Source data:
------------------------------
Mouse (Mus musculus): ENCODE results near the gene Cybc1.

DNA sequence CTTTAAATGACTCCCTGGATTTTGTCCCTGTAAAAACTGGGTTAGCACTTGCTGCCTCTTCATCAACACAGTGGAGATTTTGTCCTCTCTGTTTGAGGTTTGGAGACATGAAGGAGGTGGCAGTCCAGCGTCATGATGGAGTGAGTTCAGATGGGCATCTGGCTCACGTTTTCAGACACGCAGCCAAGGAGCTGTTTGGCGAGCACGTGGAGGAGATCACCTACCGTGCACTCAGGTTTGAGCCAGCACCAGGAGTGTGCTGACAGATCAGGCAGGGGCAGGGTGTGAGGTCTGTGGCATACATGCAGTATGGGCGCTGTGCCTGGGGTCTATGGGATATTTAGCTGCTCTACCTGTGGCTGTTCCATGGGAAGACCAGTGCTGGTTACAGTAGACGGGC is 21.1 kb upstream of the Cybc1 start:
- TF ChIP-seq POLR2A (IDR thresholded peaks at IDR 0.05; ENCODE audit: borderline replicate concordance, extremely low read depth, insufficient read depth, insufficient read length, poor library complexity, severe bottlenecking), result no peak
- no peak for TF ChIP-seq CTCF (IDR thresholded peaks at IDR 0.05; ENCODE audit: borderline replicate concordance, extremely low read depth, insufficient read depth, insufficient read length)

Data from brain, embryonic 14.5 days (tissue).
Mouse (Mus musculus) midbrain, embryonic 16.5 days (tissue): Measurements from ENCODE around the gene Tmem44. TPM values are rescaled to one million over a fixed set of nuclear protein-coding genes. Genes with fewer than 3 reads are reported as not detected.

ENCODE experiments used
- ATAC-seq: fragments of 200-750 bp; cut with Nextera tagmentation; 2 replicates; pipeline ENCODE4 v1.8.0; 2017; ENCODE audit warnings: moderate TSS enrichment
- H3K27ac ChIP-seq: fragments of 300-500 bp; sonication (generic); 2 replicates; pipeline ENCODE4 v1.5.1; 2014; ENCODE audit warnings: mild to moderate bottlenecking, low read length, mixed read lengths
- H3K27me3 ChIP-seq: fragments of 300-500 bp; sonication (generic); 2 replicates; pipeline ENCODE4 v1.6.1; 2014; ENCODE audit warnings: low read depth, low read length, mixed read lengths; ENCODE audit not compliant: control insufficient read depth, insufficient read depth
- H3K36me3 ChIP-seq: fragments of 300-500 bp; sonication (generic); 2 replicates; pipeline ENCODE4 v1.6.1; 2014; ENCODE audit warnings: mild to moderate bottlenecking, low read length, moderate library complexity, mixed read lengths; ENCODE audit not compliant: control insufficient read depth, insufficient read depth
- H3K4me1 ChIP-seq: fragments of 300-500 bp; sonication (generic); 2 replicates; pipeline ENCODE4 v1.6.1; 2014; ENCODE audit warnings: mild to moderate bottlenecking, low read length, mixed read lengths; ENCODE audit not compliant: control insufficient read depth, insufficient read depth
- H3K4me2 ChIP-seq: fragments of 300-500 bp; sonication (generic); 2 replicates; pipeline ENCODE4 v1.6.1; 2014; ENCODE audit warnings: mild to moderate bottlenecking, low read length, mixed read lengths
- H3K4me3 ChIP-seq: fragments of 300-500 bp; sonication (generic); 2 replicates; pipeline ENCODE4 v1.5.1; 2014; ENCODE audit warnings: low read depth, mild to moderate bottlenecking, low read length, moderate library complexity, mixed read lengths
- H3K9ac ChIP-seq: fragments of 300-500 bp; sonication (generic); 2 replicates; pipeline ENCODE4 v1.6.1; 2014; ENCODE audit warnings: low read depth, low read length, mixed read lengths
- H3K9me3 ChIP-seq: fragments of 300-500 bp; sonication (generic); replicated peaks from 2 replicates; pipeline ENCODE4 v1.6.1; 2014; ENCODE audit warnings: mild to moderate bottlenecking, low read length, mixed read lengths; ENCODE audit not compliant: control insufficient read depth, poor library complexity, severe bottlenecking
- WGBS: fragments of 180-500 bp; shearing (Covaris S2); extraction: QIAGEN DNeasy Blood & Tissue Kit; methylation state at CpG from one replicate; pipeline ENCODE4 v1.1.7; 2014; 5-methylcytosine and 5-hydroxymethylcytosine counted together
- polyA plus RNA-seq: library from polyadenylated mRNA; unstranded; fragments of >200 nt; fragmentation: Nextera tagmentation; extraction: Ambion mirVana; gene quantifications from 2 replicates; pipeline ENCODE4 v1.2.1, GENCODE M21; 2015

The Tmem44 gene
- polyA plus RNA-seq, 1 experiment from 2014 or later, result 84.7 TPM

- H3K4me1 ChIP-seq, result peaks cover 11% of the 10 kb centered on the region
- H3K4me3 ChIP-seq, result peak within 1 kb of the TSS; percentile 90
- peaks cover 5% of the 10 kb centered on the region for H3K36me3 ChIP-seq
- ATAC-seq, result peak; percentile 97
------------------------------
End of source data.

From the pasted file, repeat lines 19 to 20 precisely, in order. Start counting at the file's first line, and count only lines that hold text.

The Tmem44 gene
- polyA plus RNA-seq, 1 experiment from 2014 or later, result 84.7 TPM